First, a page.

Published: 19:06, 11 August 2020
A renowned Kent music venue is leading a plea to the government for greater financial support for the live events industry, as the threat of its collapse looms.
The Forum, in Tunbridge Wells, will be lit up in red from tonight at 8pm to highlight the severe financial plight of venues across the UK, which have been closed since the coronavirus lockdown began in March.
Watch KMTV's report on the Forum hosting the campaign
The organisers state that the 'Red Alert' campaign reflects the rallying cry from the live events sector, which has reached critical status.
Professionals from across the industry have also been sharing #WeMakeEvents across social media throughout the day, in a bid to remind people of the cliff edge that the UK's live venues in are currently balancing on.
Roland Hemming, an audio engineer from Tunbridge Wells who is part of the campaign, hopes the push will kickstart a move to protect the industry events as well as the employees who make them happen.
He said: "The live events industry is on the brink of collapse.
"Normally we're used to working behind the scenes - we're not noticed anywhere, you only see us when something goes wrong.
"We employ about 500,000 people. We're a hugely profitable industry, we're bigger than aviation, three times the size of football and growing at five times the speed of the rest of economy.
"But currently there is no work and it's going to collapse unless there's something done to protect us."
The west Kent venue first donned red lighting on July 6 to raise awareness of the danger facing the events industry following the pandemic.
The Department of Culture Media & Sport (DCMS) last month announced a £1.57 billion injection into the sector to prevent its collapse, but Roland said the money has appeared to predominantly be made available for theatres, large venues and institutions, with just a small amount going to grassroots venues like the Forum.
The campaign is also calling for financial support for freelance workers across the sector, which make up 72% of the entire workforce.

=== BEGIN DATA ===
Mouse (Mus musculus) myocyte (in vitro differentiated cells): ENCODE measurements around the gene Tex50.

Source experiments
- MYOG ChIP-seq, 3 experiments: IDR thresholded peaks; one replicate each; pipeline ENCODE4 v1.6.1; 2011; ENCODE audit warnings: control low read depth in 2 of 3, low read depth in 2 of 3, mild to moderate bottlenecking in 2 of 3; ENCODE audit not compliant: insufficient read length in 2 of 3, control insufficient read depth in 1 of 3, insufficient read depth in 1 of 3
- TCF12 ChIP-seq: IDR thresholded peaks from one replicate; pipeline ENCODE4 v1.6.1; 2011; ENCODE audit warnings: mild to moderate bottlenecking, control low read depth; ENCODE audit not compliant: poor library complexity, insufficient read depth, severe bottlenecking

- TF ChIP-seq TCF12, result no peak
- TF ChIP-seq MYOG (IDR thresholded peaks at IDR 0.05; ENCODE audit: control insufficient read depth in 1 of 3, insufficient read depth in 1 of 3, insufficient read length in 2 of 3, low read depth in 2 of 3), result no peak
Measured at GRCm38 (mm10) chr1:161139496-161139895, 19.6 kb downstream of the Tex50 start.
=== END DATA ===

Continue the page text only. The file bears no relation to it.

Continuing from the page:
It also hopes the government will consider extending the furlough scheme and offer capital grants for businesses working in the entertainment industry.
Roland said: "People are being made redundant everyday at the moment and companies are closing everyday, and it isn't a question of when the pandemic is over that'll they'll all be able to come back - they won't be there to come back.
"A whole load of events that people are used to going to - simply won't be able to be staged again."
Kate Griffiths, a theatrical make-up artist, is one of the many Kent entertainment professionals dealing with a lack of freelance opportunities.
The last time she worked was March 19.
She said: "It's just really sad, the whole industry has just disappeared.
"All my live events, media events, photo shoots - everything has just gone, and we're left waiting."
The current social distancing measures mean that even if events were able to go ahead, Kate would not be able to touch her client's faces.
As a freelancer, the prospect of financial help drying up is frightening.
She added: "We get our Universal Credit, and the income support, and then there's talk of that being it.
"It's just really sad, the whole industry has just disappeared..."
"We're freelancers, we have nothing else. What are the government going to do to support us? That's the question."
The Forum is one of 20 venues across the country taking part in tonight's event.
People are invited to gather outside the venue from 8pm, and will include talks from professionals across the industry as well as a live stream to the London event.
The campaign has been spearheaded by the Professional Lighting and Sound Association (PLASA).